Automotive tradefairs are increasingly crossing over with tech shows such as CES – and those which don’t adapt will be left behind. Stuart Wood reports
CES in Las Vegas (see our review of 2020's show here) has historically been a proving ground for the technology that has transformed our day to day lives.
Innovations like smartphones and HD TV have made their debuts on the floor in Las Vegas, and the show has been something of a barometer for upcoming tech. This year, the most notable announcements came from the automotive industry, which is increasingly crossing over with the tech world.
Toyota unveiled plans to build an entire smart city in collaboration with renowned architect studio Bjarke Ingels Group, which would weave roads for autonomous vehicles with fully pedestrianised streets. Sony surprised attendees by unveiling an electric concept car, filled with a wraparound dashboard that displays video and more. And Segway unveiled a prototype electric wheelchair, which crashed into a wall during a demonstration.
"Old school automotive events that focus on glitzy stands which statically showcase the vehicles are struggling, and exhibitors want more.”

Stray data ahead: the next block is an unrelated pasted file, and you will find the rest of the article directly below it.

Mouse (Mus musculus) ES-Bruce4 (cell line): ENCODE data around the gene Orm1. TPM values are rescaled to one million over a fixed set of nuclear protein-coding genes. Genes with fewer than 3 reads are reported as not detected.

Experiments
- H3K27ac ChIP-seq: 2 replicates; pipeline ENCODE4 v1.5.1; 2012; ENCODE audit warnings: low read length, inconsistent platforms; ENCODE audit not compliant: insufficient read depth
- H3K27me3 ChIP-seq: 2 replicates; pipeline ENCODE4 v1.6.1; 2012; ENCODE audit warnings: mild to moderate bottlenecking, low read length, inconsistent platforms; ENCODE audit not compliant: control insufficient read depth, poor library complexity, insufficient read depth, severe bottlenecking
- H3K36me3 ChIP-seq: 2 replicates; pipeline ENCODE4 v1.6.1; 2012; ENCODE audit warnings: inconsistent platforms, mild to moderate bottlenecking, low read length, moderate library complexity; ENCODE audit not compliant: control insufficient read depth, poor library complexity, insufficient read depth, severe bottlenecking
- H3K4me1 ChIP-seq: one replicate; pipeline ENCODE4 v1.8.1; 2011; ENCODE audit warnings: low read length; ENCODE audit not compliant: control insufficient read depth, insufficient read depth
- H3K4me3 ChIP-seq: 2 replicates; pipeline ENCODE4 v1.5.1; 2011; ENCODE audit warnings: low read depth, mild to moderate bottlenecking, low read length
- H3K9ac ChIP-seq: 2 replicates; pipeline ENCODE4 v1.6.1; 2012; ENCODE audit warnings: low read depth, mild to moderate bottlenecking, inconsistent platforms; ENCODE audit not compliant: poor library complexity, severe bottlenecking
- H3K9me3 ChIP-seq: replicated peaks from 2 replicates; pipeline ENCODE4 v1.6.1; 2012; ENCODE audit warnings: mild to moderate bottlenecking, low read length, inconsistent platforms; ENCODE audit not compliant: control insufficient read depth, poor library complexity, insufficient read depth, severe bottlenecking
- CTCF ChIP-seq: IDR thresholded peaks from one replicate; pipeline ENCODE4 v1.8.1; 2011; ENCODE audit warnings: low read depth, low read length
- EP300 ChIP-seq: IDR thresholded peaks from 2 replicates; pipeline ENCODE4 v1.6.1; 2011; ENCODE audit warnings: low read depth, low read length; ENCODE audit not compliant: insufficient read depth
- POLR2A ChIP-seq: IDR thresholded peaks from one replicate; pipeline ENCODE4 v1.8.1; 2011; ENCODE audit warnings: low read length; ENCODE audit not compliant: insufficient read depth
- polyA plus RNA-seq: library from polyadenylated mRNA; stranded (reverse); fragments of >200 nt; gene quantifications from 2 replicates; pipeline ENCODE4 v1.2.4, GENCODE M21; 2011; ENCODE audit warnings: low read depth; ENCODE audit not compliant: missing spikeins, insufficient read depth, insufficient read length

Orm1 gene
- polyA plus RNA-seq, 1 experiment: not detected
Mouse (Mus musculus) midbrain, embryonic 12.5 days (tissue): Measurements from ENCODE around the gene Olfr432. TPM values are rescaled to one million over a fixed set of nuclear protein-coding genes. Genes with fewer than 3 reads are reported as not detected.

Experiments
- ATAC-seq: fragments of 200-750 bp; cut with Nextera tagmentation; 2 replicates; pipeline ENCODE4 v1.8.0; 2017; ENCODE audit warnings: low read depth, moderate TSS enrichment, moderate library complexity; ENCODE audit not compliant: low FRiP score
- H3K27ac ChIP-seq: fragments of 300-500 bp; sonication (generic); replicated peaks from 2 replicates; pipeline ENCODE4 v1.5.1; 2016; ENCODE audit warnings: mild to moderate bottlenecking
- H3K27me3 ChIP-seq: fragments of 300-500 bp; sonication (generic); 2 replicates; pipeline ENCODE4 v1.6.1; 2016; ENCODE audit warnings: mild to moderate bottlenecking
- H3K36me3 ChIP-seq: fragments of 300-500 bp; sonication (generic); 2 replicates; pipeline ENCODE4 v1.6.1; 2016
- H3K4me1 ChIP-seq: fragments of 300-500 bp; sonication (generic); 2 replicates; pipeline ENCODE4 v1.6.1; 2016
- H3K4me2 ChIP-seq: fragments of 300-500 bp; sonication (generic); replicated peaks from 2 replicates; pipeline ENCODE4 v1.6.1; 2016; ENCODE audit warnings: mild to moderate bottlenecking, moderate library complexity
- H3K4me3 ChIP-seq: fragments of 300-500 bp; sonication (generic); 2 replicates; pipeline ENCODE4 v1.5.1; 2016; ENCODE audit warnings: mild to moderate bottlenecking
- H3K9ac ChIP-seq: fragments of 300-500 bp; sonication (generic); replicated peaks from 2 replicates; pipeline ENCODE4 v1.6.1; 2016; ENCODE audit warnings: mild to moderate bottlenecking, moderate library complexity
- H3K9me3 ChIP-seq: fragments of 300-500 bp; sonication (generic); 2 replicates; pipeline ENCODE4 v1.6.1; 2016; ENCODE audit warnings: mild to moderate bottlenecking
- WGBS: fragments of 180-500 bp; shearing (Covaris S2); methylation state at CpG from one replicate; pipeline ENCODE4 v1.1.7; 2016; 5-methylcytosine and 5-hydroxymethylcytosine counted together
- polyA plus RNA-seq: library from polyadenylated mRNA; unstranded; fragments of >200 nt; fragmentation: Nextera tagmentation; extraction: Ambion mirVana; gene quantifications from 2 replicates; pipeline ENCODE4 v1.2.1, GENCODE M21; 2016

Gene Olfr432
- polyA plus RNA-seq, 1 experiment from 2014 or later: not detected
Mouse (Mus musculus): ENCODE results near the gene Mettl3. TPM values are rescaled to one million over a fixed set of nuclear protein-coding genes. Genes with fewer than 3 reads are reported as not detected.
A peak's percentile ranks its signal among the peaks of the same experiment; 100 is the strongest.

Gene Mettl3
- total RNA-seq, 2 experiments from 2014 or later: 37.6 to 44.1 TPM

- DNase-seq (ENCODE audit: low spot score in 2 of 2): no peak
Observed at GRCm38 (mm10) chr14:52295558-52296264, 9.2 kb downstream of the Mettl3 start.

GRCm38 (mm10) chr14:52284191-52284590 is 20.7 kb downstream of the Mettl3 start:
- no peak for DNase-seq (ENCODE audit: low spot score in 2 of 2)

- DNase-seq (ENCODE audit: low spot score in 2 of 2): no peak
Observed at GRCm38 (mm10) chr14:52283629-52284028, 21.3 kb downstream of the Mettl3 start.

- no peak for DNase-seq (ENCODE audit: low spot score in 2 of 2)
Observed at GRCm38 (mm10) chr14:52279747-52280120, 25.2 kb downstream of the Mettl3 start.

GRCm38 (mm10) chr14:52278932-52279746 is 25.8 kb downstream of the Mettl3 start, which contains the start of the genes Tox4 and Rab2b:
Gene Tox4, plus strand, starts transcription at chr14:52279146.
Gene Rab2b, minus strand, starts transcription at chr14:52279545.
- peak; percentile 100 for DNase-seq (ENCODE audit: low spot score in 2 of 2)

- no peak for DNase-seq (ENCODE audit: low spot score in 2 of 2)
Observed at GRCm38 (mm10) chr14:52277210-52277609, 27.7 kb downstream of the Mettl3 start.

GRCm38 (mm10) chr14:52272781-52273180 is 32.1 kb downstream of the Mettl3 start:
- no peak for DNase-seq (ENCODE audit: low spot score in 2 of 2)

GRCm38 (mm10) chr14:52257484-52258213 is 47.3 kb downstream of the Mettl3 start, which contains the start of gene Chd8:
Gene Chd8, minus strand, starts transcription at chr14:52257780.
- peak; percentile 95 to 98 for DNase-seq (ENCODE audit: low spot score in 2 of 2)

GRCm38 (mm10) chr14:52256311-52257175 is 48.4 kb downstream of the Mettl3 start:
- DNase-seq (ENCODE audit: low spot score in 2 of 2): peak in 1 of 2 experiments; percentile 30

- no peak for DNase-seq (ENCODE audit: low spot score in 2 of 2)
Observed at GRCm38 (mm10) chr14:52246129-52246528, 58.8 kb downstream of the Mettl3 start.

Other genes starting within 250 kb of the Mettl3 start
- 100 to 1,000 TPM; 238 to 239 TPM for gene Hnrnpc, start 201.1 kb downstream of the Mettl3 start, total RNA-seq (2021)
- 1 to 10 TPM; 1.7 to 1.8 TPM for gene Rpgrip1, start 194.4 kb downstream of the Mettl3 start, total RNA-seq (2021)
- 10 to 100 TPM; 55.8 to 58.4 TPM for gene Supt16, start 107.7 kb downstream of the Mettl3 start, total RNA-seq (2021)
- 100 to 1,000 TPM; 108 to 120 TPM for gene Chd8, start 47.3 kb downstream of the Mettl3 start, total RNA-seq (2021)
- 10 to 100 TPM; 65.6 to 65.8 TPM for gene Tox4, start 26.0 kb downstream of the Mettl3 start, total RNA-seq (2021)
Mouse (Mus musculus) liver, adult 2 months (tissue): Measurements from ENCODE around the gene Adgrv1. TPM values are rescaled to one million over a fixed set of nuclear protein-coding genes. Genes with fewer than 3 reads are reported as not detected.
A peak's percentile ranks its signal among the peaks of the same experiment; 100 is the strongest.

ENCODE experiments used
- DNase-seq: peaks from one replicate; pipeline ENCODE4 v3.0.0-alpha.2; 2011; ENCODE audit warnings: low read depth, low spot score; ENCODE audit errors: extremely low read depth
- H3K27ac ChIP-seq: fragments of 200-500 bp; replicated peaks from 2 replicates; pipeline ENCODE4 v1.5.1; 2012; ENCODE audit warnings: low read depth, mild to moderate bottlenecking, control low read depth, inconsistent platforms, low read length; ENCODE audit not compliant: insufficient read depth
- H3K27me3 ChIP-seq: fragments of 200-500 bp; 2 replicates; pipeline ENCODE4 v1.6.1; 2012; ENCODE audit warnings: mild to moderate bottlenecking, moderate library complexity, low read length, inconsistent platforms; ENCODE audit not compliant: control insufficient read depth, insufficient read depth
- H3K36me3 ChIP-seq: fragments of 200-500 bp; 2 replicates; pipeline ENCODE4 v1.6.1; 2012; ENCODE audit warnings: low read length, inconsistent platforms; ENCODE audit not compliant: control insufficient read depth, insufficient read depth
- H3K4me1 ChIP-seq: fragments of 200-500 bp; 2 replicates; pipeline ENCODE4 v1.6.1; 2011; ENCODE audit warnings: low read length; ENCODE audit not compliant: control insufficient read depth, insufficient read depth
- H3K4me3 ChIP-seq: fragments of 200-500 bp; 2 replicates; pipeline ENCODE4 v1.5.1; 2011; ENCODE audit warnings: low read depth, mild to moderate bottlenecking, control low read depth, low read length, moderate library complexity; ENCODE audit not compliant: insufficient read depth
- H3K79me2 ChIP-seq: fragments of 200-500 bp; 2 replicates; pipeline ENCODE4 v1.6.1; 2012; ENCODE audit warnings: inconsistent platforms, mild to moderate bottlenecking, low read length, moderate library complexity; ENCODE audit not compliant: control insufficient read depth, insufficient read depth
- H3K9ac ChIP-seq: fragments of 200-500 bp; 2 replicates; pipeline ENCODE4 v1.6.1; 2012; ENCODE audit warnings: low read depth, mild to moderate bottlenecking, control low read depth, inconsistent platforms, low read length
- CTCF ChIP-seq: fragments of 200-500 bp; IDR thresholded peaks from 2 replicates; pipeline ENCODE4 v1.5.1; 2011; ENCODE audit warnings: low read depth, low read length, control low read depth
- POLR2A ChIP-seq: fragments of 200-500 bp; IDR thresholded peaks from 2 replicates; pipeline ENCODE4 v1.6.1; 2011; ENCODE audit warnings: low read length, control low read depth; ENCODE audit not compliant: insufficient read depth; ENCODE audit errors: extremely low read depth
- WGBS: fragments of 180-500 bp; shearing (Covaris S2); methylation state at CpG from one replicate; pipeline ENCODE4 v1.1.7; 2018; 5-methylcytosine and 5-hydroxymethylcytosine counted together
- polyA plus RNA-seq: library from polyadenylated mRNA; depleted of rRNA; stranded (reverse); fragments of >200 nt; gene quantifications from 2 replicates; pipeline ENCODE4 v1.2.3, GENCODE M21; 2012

But is the increasing presence of such companies at tech shows impacting the business of dedicated automotive trade shows? EW spoke to Andy Entwhistle, Chief Executive of the British Motor Show, to find out.
“There has been a significant change in how manufacturers perceive themselves in recent years,” he says. “Automotive companies like to think of themselves as tech companies that make cars.
Entwhistle says that the Detroit Motor Show, which used to be the premier motor show in the USA, is facing increasing competition from tech shows like CES. Manufacturers want to showcase their technological advancements, not just rely on their design.
He adds: “Motor shows must adapt if they are to survive. In line with this, the British Motor Show is being relaunched in 2020 with a new dynamic format. We have announced a technology hall, which will help educate and inform visitors on the latest tech, plus a dynamic test drive experience where visitors can actually drive the latest EV’s and hybrids.
“When combined with other aspects such as the live arena, showcasing classic cars and providing outdoor experiences, we believe that this experiential approach is where the future of the motor show lies.”
The automotive tradefair is far from going extinct - but it will need to get into fifth gear to keep up with the pace of change in our fast-moving exhibitions industry.